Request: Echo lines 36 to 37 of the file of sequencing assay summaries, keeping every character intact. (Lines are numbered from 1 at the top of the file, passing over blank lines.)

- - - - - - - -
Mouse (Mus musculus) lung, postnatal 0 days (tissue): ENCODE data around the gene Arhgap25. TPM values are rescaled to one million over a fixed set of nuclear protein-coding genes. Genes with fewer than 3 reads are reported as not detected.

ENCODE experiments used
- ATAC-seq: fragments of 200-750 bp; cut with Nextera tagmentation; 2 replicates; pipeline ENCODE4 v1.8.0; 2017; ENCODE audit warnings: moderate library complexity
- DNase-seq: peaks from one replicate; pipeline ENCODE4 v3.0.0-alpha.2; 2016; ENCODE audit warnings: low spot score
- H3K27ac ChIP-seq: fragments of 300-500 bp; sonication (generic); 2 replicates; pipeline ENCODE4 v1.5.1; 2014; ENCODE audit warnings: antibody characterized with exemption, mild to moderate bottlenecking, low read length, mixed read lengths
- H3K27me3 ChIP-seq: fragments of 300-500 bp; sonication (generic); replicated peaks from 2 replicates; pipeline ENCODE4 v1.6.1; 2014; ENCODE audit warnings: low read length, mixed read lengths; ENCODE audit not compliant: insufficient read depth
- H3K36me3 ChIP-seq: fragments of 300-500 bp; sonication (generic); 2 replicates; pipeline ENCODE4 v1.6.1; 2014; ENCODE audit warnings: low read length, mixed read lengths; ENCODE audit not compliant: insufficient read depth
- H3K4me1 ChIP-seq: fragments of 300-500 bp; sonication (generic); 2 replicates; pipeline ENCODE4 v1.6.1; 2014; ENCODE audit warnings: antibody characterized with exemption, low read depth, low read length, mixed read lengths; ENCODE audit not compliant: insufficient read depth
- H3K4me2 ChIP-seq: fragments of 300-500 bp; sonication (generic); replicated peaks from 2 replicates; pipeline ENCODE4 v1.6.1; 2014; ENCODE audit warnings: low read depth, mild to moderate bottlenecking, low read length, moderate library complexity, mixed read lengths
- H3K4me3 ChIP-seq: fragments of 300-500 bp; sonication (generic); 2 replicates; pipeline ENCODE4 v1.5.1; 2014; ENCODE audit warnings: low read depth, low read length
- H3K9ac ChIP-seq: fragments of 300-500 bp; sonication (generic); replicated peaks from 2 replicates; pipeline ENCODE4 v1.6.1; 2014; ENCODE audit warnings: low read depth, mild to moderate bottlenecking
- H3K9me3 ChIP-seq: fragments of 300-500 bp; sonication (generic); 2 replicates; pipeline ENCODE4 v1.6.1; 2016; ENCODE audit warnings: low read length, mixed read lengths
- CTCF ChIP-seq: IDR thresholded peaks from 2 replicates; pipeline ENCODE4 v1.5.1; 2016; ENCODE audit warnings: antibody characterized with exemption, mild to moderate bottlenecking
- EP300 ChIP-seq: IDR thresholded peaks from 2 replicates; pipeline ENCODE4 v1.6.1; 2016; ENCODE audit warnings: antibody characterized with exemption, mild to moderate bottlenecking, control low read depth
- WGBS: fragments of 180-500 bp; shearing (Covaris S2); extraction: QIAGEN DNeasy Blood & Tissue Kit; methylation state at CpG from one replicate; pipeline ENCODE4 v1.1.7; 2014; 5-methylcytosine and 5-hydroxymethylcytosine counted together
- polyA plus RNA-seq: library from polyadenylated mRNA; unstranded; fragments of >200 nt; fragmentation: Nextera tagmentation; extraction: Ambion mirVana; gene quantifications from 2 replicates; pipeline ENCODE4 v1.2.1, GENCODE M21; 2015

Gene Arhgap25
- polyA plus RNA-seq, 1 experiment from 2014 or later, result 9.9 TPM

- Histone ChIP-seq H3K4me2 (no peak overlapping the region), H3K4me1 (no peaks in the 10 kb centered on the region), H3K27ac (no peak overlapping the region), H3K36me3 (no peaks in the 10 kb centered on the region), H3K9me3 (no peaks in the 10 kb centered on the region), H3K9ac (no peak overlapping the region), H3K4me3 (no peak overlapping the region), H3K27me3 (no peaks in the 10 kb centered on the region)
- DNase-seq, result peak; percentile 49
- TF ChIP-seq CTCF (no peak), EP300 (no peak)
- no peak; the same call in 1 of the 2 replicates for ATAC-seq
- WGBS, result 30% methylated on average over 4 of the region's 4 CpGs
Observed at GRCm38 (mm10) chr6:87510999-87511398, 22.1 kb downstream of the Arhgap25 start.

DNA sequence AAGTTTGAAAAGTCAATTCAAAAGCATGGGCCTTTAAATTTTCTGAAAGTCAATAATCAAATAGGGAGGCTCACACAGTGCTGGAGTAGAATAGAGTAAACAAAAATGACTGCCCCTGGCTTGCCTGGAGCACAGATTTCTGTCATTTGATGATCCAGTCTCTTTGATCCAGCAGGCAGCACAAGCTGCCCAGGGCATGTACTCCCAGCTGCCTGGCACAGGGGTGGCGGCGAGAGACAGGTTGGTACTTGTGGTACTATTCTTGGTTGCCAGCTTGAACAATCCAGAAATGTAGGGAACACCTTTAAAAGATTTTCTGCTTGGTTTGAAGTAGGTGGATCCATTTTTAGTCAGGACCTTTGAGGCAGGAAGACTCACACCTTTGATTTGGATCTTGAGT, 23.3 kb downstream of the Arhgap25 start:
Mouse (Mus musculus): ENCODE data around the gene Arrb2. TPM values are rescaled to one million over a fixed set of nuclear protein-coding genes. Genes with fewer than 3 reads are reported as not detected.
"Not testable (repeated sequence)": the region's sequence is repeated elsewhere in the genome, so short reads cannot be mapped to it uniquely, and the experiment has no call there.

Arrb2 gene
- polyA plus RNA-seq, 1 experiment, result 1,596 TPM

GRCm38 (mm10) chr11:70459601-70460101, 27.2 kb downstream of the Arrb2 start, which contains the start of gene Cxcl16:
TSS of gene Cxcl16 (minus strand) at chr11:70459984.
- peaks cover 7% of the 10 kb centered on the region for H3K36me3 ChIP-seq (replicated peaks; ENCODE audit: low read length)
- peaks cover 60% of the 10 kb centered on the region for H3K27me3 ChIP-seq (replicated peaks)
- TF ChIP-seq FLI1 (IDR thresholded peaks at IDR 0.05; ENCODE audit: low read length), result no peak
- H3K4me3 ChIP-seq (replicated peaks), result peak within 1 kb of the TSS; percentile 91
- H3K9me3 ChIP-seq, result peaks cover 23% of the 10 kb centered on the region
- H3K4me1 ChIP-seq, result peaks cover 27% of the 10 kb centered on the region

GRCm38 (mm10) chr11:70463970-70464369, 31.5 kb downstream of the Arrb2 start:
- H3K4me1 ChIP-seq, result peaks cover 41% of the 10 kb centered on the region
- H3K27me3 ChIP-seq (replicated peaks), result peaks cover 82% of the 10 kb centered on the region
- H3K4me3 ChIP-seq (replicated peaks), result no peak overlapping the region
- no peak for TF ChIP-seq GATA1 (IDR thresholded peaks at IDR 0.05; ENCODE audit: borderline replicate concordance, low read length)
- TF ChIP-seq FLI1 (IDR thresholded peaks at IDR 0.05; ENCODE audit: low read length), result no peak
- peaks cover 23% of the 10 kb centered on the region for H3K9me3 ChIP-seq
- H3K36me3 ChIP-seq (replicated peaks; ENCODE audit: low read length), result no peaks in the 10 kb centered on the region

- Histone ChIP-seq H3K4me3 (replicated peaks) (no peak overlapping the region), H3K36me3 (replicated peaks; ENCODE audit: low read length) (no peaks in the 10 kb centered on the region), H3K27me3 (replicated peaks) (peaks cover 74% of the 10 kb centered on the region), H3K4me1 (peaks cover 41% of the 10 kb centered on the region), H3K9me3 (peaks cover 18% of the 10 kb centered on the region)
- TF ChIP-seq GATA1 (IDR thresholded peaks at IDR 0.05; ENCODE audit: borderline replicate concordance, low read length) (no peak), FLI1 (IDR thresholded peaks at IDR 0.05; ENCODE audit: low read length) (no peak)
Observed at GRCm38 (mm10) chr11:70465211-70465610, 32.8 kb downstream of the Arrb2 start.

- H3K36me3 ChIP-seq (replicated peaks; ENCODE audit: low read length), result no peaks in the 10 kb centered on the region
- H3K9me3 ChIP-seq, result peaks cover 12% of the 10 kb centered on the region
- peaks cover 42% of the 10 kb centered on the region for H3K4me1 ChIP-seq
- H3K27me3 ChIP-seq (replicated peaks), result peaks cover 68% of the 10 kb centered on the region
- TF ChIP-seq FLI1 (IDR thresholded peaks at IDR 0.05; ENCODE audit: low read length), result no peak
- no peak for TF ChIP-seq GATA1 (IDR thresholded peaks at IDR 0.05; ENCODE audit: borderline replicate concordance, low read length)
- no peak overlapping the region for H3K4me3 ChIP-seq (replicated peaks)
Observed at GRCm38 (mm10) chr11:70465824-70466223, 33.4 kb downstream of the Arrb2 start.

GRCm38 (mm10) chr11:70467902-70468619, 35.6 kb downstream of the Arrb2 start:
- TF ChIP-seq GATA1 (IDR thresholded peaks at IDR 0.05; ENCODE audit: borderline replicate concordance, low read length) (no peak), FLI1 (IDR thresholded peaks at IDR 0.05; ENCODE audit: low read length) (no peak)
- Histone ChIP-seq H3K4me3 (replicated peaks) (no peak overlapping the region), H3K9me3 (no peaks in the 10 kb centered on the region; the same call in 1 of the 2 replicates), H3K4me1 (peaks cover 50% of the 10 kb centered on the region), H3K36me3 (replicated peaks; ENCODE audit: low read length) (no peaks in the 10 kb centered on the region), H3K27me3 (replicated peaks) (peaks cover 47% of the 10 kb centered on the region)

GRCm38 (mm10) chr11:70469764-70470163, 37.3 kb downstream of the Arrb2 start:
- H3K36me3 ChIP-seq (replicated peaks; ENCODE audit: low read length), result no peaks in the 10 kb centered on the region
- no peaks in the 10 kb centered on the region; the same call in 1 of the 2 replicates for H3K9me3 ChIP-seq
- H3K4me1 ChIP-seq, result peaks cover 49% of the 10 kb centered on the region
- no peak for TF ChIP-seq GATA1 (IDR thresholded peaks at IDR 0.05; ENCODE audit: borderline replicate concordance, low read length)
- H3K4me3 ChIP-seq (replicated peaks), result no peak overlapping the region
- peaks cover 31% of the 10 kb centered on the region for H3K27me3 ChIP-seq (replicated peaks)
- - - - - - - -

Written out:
- H3K9me3 ChIP-seq, result peaks cover 23% of the 10 kb centered on the region
- H3K4me1 ChIP-seq, result peaks cover 27% of the 10 kb centered on the region